My lab studies the receptor signaling mechanisms for a family of neurotrophic factors that includes ciliary neurotrophic factor (CNTF), leptin, interferon gamma, and cardiotrophin-1. These factors use the Jak/STAT pathway to regulate neuronal survival, development and response to trauma. Our interests are in how activity of the receptors and their pathway components are regulated. Currently this has focused on the impact of cellular oxidative stress on the inhibition of Jak tyrosine kinase activity. Increases in oxidative stress in neurons result in the blockade of not only CNTF family factor effects, but of many other cytokines that also use the Jak/STAT pathway for signaling such as interferons and interleukins. Non-nerve cells appear resistant to these effects of oxidative stress. Ongoing projects include testing the theory that environmental contaminants known to increase oxidative stress in cells may promote neurodegenerative diseases by inhibiting growth factor signaling. We have been studying the effects of certain heavy metals (cadmium & mercury) and pesticides (e.g. rotenone) on nerve cells in culture to determine the molecular basis for Jak inhibition. Another examines a possible role of oxidative stress in obesity. This study tests the hypothesis that the loss of the ability of the hormone leptin to regulate metabolism and appetite during obesity is a result of oxidative reactions that inhibit Jak-mediated signaling in the hypothalamus and other brain regions.
Toxicology and Xenobiotics
Dr. Paul Kostyniak‘s primary research program has focused on the toxicology of heavy metals, chlorinated organics, and antidote development. His lab is studying mechanisms of xenobiotic disposition and investigating the role of exogenous nutrients in the elimination of toxic pollutants. Other ongoing projects involve the assessment of risk associated with exposure to PCB isomers found in fresh water fish; and the development and testing of antimicrobial surface coatings. As the director of the Toxicology Research Center, Dr. Kostyniak has organized an interdisciplinary research and teaching program which applies the expertise of toxicologists, pharmacologists, chemists, acquatic biologists, biochemists, pathologists, epidemiologists, geologists and physicians to basic and applied research problems in toxicology. The Center conducts coordinated scientific inquiries into health problems created by toxic chemicals. Dr. Kostyniak also oversees the center‘s analytical toxicology laboratory and the center‘s Atlantic OSHA Professional Education Program.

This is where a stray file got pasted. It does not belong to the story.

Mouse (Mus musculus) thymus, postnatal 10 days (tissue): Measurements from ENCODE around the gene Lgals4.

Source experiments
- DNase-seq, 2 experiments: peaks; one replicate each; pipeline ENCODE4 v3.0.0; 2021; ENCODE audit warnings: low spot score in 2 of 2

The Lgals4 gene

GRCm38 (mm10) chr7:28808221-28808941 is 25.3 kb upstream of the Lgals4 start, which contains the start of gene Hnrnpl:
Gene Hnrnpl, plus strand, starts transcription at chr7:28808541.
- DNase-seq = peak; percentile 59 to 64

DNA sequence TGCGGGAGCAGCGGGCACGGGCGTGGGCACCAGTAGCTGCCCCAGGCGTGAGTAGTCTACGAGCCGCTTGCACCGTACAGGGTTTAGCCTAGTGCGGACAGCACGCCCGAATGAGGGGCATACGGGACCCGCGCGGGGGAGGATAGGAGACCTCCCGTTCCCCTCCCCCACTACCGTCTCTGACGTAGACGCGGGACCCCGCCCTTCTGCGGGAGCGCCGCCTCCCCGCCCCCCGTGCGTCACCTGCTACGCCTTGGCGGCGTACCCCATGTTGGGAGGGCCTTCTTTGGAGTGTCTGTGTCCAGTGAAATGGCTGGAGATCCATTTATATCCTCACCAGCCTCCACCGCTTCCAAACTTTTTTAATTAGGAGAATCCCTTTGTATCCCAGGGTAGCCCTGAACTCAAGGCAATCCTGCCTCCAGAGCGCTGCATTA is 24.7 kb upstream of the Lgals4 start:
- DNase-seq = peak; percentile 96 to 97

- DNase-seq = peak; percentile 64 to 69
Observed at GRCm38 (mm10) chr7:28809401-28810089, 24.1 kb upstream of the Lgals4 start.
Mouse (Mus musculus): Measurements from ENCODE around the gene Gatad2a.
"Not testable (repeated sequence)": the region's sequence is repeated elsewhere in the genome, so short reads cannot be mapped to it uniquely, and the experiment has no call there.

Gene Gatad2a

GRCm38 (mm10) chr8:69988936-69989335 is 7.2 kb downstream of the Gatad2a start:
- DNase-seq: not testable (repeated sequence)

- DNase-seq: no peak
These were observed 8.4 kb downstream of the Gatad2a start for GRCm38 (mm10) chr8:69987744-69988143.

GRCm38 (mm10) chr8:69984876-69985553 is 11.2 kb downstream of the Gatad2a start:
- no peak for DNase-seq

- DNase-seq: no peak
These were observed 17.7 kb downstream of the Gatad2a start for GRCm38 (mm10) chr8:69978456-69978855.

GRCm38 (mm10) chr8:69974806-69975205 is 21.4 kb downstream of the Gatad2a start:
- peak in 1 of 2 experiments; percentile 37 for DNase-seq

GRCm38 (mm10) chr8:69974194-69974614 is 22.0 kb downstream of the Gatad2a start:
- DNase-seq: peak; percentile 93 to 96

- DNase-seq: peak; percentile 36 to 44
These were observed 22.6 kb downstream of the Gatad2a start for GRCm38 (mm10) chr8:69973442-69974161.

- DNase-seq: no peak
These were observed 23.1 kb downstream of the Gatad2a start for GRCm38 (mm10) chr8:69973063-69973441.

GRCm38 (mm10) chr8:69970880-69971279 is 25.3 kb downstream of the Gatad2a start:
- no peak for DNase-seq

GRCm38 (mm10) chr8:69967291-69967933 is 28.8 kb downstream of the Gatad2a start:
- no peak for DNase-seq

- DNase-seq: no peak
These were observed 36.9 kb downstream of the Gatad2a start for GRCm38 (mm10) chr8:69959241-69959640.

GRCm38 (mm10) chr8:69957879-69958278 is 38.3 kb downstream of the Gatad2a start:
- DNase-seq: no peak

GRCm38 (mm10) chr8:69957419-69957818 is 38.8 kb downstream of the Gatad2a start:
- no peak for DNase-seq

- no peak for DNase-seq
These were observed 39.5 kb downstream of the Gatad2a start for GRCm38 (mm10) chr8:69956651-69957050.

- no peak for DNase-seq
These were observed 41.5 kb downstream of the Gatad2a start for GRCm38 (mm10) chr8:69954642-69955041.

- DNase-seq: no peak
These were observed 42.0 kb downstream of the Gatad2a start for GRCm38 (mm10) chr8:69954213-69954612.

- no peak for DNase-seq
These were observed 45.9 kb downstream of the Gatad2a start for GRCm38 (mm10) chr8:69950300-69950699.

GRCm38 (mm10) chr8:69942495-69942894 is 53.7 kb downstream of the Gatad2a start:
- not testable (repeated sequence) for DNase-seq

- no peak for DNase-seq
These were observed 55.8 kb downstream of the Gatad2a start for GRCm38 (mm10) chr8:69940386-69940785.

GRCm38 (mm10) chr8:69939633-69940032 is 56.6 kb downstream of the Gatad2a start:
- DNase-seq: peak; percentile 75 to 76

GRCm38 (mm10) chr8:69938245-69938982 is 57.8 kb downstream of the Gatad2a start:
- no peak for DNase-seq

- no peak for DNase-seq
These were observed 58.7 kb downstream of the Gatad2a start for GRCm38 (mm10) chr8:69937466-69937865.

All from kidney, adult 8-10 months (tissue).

Apoptosis and cell death; Endocrinology; Molecular and Cellular Biology; Gene Expression; Regulation of metabolism; Signal Transduction
Suzanne Laychock, PhD, is senior associate dean for faculty affairs and facilities, and professor of pharmacology and toxicology. She is responsible for overseeing faculty development, space management, and undergraduate biomedical education programs. Dr. Laychock earned a bachelor’s degree in biology from Brooklyn College, a master’s degree in biology for the City University of New York and a doctorate in pharmacology from the Medical College of Virginia. An accomplished scientist, Dr. Laychock’s research focuses on endocrine pharmacology with an emphasis on signal transduction mechanisms involved in insulin secretion and models of diabetes mellitus. The author of numerous journal articles, she has served as associate editor of the research journal LIPIDS, and on the editorial boards of Diabetes and the Journal of Pharmacology and Experimental Therapeutics. She is the recipient of research grants from, among others, the Juvenile Diabetes Research Foundation, the National Institutes of Health, and the American Diabetes Association. Dr. Laychock is Council Member and has chaired the Women in Pharmacology Committee of the American Society for Pharmacology and Experimental Therapeutics. She has served the university as a member and chair of the President’s Review Board, and as co-director of the Institute for Research and Education on Women and Gender.